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Stefanos Tsitsipas Says Expanded Masters Events ‘Playing A Massive Role’ In Player Injuries



Credit Francesca Micheli/Ubitennis

Stefanos Tsitsipas has slammed the decision to extend the length of Masters 1000 tournaments to two weeks by warning that more injuries could occur in the future as a result. 

This week’s Rome Masters is taking place without two out of the world’s top three players. Jannik Sinner pulled out of his home event due to a hip injury and Carlos Alcaraz has been troubled by a forearm issue in recent weeks. Other players missing from the draw include Tomas Machac (Illness), Ugo Humbert (Left Knee) and Stan Wawrinka (Right Wrist). 

The tournament is taking place immediately after the Madrid Open which is also a Masters event that has been expanded to a two-week format in recent years. Supporters of the move argue that a bigger draw provides lower-ranked players with more opportunities to play in these events whilst others will have a day off between matches.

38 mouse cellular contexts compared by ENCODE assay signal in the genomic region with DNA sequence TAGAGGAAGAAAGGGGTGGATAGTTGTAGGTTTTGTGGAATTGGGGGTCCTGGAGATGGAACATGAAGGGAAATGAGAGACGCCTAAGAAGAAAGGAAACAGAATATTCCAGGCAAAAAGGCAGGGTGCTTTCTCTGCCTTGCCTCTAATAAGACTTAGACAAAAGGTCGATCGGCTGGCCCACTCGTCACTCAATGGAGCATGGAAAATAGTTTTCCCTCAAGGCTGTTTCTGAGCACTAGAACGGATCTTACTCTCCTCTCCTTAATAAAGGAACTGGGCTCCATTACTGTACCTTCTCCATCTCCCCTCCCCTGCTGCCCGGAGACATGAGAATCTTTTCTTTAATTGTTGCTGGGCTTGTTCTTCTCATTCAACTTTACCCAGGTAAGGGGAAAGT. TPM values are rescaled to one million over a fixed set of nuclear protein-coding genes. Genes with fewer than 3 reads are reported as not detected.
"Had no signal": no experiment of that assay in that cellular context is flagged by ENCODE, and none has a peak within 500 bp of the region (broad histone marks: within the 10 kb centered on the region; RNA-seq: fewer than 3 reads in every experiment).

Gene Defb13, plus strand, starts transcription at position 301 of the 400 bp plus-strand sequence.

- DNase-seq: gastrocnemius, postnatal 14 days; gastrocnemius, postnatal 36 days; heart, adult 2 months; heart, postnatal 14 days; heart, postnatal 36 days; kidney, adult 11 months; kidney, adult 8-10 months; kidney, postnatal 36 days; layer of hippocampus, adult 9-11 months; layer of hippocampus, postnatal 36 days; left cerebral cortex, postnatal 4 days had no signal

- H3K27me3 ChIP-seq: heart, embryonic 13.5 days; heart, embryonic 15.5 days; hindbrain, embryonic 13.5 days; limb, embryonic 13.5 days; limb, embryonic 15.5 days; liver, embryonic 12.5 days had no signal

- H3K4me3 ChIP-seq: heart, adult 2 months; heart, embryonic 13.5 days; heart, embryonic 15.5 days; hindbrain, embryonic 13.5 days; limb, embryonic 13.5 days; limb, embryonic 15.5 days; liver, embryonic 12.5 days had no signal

However, world No.8 Tsitsipas isn’t completely happy with the schedule which he openly criticised on Monday following his 6-2, 7-6(1), win over Cameron Norrie. The Greek has won 12 out of 14 matches played on clay so far this season. 

“It’s a type of thing that hurt the sport a little bit, to have these types of things happen to the highest of the players,” Tsitsipas commented on his rival’s injuries.
“Without them, the show is not kind of the same. You have obviously the guys behind them (in the rankings). These kinds of tournaments deserve names like this to be playing and have the opportunity to play in front of these big stadiums and crowds.
“I’ve spoken about the fact that the schedule has a big toll on our bodies. It starts from the mental side, and it follows to the physical side. The extension of the days in the Masters 1000s I think plays a massive role and contributes a lot to the fact that these players are getting injured.”